When Dr Richard Beeching unveiled his little book 'Reshaping Britain's Railways' in the early 1960s the nation was left in shock at the scale of the cutbacks he was suggesting.
Britain's railways were losing millions every year. The rise of the car didn't help matters and the Government decided it was time to look afresh at the railways.
The original plan was to close 5,000 miles of railway and 2,000 stations. Around 70,000 people would eventually lose their jobs.
It's acknowledged that Dr Beeching's cuts were seismic but what impact did the decisions made in the early 60s have on future rail policy in the UK? And how much of Beeching's vision for the railways, including more focus on Inter City services, has been realised?
Here Michael Portillo revisits the archives and the events of 1963, hears from some of those working in the industry at the time and looks at how some lines were eventually resurrected and revitalised while others weren't.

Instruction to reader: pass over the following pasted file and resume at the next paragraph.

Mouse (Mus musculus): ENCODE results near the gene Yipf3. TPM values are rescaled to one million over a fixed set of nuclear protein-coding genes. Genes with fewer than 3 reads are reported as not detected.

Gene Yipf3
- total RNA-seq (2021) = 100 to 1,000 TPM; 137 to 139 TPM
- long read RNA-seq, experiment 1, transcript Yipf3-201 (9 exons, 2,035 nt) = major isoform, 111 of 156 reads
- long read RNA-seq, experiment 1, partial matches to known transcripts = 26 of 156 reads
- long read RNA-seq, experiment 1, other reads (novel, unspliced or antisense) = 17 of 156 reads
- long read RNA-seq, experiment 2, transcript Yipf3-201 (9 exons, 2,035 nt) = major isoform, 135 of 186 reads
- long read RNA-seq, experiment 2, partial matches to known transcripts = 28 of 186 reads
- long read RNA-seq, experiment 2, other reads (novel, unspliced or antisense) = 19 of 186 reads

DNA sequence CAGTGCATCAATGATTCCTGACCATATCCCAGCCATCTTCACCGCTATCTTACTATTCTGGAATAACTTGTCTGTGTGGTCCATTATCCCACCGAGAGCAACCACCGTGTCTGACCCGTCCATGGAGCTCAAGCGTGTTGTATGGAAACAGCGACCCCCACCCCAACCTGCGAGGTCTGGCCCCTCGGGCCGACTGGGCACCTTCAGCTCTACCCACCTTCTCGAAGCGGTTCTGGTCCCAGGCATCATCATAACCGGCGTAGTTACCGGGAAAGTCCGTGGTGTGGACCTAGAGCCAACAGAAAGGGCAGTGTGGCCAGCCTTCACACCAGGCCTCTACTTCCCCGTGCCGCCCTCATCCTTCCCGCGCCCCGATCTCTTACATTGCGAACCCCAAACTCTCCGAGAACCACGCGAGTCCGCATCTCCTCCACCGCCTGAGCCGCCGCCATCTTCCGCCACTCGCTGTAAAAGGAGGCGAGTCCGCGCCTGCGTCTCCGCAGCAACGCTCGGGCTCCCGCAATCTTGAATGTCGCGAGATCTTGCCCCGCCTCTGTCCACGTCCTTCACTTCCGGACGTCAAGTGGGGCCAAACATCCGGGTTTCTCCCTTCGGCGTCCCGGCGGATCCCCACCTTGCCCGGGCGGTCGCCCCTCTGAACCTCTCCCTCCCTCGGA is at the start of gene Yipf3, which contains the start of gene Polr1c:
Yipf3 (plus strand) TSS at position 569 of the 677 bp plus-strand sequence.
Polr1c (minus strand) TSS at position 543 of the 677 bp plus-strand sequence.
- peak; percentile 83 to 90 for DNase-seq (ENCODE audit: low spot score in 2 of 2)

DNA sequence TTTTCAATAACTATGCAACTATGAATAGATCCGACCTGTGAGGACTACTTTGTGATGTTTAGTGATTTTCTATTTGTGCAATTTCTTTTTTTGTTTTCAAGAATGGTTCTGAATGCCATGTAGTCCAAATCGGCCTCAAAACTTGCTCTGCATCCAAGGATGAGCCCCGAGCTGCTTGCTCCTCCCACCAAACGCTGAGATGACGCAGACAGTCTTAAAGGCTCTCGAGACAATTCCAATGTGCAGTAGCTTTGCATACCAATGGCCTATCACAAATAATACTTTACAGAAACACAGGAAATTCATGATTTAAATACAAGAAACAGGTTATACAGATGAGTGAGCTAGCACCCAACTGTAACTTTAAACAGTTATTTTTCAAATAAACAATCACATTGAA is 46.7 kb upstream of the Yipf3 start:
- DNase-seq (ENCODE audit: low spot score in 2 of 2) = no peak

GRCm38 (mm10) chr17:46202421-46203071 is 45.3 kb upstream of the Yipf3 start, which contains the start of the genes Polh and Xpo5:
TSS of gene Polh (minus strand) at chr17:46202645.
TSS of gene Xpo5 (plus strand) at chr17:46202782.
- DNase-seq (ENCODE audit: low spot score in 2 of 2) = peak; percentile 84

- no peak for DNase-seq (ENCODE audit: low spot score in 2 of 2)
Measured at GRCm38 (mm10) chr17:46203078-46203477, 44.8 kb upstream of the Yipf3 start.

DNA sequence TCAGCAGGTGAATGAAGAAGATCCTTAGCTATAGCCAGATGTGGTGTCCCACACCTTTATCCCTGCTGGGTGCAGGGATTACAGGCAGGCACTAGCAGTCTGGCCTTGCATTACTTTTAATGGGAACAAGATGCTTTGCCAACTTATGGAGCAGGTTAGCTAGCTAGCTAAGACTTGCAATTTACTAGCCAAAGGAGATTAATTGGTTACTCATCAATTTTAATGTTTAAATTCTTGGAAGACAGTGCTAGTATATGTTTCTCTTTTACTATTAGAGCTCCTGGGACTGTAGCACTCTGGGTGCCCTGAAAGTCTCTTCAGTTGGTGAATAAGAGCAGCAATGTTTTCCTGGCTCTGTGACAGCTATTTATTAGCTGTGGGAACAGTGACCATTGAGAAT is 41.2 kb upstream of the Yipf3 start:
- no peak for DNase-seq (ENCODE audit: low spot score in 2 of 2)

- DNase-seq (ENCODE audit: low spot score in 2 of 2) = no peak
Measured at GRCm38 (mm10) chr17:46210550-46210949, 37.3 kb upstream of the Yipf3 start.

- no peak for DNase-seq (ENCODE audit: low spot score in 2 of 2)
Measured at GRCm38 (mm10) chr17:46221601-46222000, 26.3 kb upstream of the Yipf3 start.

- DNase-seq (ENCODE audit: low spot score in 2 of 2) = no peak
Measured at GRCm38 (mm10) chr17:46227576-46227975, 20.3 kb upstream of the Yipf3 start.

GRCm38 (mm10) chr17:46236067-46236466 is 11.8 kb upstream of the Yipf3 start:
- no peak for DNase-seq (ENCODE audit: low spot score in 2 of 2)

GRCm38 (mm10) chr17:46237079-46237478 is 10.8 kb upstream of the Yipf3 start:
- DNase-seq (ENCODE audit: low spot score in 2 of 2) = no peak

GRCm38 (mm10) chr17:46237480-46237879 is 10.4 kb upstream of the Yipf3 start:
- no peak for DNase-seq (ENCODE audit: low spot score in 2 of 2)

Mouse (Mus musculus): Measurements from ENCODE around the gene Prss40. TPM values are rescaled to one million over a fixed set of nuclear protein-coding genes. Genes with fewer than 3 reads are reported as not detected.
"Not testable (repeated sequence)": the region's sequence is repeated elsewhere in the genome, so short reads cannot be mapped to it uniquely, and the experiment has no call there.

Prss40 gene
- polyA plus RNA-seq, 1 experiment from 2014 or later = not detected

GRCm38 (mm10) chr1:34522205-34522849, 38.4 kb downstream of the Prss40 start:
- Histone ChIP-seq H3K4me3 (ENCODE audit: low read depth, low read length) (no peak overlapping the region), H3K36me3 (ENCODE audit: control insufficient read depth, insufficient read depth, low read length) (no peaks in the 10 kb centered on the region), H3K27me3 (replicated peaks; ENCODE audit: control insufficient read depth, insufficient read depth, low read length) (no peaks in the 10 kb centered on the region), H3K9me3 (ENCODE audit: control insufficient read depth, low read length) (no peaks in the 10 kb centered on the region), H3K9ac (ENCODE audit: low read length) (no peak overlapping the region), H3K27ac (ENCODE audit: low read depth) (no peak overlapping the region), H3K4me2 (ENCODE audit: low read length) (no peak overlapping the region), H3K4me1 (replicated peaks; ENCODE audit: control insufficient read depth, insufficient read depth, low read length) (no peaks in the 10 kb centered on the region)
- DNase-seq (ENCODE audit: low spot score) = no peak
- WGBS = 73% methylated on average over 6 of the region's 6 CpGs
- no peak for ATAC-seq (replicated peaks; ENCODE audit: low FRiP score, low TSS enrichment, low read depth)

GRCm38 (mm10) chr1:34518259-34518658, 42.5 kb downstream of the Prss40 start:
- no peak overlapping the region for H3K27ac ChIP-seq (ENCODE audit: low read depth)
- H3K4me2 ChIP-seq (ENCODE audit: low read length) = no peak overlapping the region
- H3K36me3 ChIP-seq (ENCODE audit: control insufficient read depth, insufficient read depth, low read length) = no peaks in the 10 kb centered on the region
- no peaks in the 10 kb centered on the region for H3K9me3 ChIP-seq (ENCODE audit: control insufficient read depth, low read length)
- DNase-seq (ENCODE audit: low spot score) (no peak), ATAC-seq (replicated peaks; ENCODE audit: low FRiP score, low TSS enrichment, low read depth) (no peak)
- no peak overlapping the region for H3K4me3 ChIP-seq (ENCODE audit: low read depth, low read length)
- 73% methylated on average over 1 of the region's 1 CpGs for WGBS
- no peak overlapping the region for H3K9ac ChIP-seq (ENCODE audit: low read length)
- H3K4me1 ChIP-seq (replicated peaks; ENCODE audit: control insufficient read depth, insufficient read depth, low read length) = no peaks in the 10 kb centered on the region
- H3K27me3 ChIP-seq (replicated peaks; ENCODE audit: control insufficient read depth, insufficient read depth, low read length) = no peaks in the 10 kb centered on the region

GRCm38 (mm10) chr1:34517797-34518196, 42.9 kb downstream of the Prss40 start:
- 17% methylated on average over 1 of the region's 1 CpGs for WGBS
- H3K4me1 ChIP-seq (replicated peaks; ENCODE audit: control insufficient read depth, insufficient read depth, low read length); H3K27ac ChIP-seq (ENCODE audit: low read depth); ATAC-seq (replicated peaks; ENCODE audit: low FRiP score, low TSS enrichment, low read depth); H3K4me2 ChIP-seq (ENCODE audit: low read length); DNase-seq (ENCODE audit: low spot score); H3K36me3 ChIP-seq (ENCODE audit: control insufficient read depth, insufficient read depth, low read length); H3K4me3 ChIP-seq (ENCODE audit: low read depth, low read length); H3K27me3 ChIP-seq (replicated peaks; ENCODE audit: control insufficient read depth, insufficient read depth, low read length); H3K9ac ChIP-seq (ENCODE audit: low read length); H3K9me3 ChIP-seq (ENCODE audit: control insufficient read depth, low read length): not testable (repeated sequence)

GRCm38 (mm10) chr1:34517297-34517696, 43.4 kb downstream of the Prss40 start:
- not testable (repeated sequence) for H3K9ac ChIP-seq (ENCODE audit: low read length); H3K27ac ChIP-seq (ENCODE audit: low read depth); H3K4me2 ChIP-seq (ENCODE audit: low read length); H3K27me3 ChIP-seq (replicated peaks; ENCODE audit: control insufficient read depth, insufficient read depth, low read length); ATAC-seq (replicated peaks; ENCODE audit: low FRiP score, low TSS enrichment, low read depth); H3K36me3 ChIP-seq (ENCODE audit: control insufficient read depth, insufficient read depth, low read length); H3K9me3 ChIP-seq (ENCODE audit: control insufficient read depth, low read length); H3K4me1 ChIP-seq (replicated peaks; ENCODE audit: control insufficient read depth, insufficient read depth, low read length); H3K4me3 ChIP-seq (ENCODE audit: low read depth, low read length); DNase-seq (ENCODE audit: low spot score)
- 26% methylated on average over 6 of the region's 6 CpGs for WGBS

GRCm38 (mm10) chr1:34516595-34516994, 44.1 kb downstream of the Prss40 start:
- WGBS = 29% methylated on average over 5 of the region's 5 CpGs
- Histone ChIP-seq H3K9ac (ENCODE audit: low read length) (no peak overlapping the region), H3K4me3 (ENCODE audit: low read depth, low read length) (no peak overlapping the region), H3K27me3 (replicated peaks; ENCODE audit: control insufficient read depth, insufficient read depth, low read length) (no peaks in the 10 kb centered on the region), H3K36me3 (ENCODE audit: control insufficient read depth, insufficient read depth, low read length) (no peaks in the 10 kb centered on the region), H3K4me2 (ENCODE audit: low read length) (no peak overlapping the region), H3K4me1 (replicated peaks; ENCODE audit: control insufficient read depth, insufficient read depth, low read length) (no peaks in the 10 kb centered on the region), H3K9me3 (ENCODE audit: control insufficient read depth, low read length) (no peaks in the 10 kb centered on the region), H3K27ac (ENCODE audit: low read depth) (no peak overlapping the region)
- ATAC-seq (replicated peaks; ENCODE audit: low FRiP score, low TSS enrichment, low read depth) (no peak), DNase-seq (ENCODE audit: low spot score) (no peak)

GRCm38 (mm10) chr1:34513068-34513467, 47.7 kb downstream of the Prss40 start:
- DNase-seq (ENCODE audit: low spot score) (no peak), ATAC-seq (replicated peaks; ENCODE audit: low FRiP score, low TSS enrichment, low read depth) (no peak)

As part of the programme Michael travels along the scenic Settle to Carlisle line which lost many of its stations during the Beeching cuts, he hears from rail expert Christian Wolmar and speaks to Richard Spendlove - writer and creator of TV series Oh Dr Beeching who at the time of the cuts was a Station Master in Cambridgeshire.
He also hears from former Transport ministers and secretaries about how the Beeching cuts impacted on Government rail plans and policy over the past five decades.
Finally given the recent huge rise in rail usage, the programme assesses what Dr Beeching would have made of the state of Britain's railways today.
Produced by: Ashley Byrne
A Made in Manchester Limited Production for BBC Radio 4.